Mel Blumenthal

The first test of Snowmass Village’s new Comprehensive Plan could likely come from the new owners of the Snowmass Club.

In early December 2018, the prior owners of the club, Toll Brothers, closed on the sale to an investment/development group fronted by a relatively new local resident, Scott Brown.

A deeper dive into the ownership structure shows that most of the dollars needed to close this reported $18.5 million transaction came from an affiliate of Woodmont Properties, a New Jersey-based commercial and residential real estate developer. If you’re prone as I am to follow the money trail, control of the venture appears to reside with Woodmont.

Although Brown has been designated the managing partner and thus the local face of the ownership group, direction and decisions, at least as far as the big-ticket items and future changes to the property and club operations are concerned, decisions will be coming from the big money back in New Jersey.

A bit of sideline conjecture on my part: After examining the recorded ownership of the property, it appears that the sellers still retain an interest likely in the form of a mortgage lien for all or a substantial portion of the purchase price. Not surprising since the selling price was substantially north of the $9.1 million price the Toll Brothers paid to SkiCo back in 2013.

Woodmont has had its development eyes set on Snowmass for some time. With their ownership of the Snowmass Club they’re likely counting on the fulfillment of their local development dreams coming to fruition.

The Toll Brothers appeared to lose interest in retaining sole ownership of the club property when their plans to create additional residential development on and surrounding the golf course were loudly rejected by the community. Not long after that rumors began to circulate that Toll was looking to sell and apparently that process has been ongoing for several years.  

Interestingly, Woodmont was an early suitor but a deal was never consummated and similarly around the same time Woodmont’s offer to buy the Snowmass Mall was rejected by Related and the mall was subsequently sold to an investment/operating group headed by Dwayne Romero and his associates at The Romero Group.

I can’t imagine any knowledgeable investor and/or developer would pay the kind of price that Woodmont agreed to without a strong expectation that their development plans would ultimately be approved; however, there is no evidence that I can uncover that the community or its elected leadership would ever approve any further development on and adjacent to the golf course.

During the deliberations concerning the new comprehensive plan, early drafts of the plan included the golf course as one of the town sites designated for future development.  The planning commission and town council quickly rejected that concept. Brown even made an appearance in front of the council during the comprehensive plan deliberations requesting that the council reconsider its decision. He didn’t change their minds.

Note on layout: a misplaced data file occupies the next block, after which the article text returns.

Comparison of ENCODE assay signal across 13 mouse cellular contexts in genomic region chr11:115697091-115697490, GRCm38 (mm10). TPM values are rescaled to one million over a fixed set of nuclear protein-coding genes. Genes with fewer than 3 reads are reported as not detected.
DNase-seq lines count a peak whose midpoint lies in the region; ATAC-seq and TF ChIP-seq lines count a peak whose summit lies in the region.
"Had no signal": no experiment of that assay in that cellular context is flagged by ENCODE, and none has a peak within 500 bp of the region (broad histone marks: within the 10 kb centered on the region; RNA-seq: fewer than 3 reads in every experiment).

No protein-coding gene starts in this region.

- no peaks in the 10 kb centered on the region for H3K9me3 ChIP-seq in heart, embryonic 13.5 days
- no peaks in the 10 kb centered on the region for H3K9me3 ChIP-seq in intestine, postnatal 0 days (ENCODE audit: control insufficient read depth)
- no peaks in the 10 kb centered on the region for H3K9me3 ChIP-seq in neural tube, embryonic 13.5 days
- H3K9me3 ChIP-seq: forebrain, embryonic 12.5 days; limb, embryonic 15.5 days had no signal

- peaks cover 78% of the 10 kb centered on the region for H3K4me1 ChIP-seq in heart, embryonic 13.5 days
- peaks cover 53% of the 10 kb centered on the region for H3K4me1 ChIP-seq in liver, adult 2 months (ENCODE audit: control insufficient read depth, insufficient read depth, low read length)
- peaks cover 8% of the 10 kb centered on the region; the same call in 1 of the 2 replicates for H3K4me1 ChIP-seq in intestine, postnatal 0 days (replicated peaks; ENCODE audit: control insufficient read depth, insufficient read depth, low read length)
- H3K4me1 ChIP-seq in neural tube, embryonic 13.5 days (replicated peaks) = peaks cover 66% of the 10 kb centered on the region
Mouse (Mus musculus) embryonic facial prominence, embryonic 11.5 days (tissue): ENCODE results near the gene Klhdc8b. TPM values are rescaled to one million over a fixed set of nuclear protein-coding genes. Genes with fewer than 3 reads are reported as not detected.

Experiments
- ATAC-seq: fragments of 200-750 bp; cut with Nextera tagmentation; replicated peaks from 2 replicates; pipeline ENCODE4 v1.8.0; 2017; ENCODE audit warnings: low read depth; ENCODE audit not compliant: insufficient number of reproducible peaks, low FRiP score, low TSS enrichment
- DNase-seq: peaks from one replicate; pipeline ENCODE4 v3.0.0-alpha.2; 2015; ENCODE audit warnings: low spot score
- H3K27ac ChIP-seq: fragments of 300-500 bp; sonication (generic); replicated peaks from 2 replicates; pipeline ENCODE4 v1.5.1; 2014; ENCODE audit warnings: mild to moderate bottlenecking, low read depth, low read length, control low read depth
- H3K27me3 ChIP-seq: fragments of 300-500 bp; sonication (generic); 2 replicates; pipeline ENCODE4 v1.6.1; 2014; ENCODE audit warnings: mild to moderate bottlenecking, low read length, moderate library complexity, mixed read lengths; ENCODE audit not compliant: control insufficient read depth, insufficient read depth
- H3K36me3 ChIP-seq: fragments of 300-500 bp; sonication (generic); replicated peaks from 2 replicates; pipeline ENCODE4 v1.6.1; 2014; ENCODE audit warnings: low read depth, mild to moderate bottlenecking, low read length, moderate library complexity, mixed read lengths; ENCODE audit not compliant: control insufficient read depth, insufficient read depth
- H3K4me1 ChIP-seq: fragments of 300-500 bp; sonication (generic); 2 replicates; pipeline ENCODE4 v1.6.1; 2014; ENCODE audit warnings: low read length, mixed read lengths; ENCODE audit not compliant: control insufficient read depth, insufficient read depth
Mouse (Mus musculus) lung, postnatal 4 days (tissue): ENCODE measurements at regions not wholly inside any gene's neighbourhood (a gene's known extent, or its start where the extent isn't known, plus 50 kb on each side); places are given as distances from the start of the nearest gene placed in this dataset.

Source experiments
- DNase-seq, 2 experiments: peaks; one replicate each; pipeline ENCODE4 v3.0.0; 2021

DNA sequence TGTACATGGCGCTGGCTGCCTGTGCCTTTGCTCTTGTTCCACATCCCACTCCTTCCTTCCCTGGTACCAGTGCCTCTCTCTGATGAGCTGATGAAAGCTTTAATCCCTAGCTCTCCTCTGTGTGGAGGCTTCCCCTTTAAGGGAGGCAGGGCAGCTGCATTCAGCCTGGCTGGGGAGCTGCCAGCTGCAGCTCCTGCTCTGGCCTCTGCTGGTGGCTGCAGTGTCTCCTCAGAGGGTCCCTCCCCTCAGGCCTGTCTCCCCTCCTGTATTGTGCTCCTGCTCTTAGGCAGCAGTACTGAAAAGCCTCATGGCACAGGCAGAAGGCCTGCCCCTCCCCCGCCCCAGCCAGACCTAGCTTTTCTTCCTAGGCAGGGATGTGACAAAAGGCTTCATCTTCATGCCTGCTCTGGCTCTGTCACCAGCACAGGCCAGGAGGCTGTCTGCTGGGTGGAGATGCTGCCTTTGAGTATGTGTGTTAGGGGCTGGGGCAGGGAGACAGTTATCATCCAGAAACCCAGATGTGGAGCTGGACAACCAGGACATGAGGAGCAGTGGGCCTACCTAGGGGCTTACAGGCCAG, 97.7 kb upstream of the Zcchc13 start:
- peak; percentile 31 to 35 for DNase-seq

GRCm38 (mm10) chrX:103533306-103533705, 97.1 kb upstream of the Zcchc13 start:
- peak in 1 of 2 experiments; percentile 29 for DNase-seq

With all the uncertainty concerning development rights, who knows how much cash Woodmont actually turned over to the Toll Brothers, particularly in light of the fact that the sellers still retain an interest in the property in the event of a default by the buyer.  

If the town doesn’t deliver the development rights Woodmont needs, they’ll likely just pull up stakes and head for greener pastures and give up little if anything on the way out the door.  

To put things in perspective, the golf course has always served two purposes: one recreational and the other perhaps even more important as open space with limited development so as not to interrupt the vast expanse of open entryway landscape.

Apparently, the new owners understand how difficult it will be to obtain approval of their development plans, thus they’ve resorted to a bit of bribery by offering to build 50 employee housing units over and around the tennis courts in exchange for a yet to be specified amount of new high-end luxury residential development on and around the golf course.

I can’t imagine that Woodmont’s offer, as generous as it may sound on its face, will gain traction when the downside of obstructing the entryway open space is so severe, but just to be sure, I recommend that you make your feelings known to your elected representatives, sooner rather than later.

It’s best to put this matter to rest quickly even if means the new owners move on to greener pastures, leaving the community without the more exclusive high-end private club the new owners have been promoting for the past few months. 

Your comments are welcome at & Twitter @MelDBlumenthal.

Editor's note: Due to an editing error, this column initially misstated the number of employee housing units offered at Snowmass Club and has been updated.